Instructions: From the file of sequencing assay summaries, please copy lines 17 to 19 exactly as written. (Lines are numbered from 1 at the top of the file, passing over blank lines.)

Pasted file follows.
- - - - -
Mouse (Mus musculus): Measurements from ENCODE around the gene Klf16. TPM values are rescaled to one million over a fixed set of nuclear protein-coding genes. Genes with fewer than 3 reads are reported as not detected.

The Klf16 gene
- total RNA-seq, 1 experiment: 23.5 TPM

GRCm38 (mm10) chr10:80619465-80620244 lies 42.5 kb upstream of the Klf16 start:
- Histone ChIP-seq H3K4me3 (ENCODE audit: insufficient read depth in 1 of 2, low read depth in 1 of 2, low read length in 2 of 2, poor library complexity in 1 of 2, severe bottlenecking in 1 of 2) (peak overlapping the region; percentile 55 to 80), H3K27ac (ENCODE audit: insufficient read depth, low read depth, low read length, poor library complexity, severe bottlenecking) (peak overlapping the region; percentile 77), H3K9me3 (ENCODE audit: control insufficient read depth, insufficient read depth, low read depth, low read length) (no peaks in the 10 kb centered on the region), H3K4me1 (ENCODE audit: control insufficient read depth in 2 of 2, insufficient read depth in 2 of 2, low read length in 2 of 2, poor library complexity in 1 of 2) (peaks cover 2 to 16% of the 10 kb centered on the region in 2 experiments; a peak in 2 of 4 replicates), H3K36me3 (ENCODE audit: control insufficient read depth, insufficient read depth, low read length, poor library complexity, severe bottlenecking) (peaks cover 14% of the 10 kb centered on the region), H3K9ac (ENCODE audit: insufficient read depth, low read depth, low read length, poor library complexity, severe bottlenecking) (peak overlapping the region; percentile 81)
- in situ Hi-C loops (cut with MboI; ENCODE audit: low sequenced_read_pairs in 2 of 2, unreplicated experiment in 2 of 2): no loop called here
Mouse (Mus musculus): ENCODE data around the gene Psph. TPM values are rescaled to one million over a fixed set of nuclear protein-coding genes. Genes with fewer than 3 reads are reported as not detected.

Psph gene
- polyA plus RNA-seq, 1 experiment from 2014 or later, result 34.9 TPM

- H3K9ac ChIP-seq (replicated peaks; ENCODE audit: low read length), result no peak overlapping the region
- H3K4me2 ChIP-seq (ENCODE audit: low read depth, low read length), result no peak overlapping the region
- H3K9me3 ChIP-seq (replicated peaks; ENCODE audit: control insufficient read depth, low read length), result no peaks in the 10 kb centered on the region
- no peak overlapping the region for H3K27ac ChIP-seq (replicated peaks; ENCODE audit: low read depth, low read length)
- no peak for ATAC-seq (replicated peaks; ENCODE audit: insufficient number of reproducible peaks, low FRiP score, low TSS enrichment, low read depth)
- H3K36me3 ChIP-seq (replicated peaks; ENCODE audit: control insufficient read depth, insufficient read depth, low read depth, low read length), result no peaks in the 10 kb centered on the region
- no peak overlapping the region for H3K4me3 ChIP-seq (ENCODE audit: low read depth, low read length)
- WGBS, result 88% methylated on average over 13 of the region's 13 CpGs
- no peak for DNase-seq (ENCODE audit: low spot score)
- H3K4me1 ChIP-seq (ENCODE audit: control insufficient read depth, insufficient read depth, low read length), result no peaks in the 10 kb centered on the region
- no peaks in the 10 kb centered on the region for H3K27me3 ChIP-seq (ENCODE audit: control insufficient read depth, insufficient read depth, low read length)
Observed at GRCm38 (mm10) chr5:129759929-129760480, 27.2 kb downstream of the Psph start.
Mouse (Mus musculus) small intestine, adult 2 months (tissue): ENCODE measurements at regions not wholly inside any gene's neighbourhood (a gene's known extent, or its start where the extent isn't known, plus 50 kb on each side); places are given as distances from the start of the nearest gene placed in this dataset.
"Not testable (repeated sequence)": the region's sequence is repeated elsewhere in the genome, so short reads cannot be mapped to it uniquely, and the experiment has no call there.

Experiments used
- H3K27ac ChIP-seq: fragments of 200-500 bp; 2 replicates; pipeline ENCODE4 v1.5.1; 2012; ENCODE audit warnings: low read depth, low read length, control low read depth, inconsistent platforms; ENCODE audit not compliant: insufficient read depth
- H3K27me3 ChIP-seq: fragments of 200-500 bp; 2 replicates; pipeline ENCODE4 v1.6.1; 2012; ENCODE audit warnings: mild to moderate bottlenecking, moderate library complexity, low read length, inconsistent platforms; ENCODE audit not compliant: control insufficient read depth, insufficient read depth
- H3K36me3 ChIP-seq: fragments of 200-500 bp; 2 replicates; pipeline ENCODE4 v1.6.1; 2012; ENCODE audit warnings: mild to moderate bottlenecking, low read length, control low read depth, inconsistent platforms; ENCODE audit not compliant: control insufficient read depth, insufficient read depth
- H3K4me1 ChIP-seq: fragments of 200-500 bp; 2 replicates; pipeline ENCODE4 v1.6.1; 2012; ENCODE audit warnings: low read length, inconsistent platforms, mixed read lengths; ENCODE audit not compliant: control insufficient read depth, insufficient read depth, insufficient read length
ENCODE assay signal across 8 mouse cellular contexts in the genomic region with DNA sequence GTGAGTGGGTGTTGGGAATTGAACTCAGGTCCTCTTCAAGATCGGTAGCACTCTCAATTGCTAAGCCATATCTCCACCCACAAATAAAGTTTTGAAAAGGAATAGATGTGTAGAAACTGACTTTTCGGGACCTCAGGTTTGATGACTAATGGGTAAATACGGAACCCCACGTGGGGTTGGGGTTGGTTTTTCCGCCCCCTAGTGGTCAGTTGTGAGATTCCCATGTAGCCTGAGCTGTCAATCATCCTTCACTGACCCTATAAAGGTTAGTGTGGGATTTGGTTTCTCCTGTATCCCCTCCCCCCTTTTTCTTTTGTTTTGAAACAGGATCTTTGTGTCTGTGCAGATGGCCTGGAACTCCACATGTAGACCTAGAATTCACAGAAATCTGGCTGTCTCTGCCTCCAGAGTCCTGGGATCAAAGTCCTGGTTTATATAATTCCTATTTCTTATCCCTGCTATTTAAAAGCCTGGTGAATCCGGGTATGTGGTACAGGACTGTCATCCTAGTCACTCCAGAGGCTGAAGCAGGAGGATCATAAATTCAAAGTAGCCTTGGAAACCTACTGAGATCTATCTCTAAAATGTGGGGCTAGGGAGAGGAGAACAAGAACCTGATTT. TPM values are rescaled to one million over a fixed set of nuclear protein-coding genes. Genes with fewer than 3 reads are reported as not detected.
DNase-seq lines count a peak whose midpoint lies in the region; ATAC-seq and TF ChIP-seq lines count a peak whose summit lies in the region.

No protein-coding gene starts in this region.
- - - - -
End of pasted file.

- WGBS, result 88% methylated on average over 13 of the region's 13 CpGs
- no peak for DNase-seq (ENCODE audit: low spot score)
- H3K4me1 ChIP-seq (ENCODE audit: control insufficient read depth, insufficient read depth, low read length), result no peaks in the 10 kb centered on the region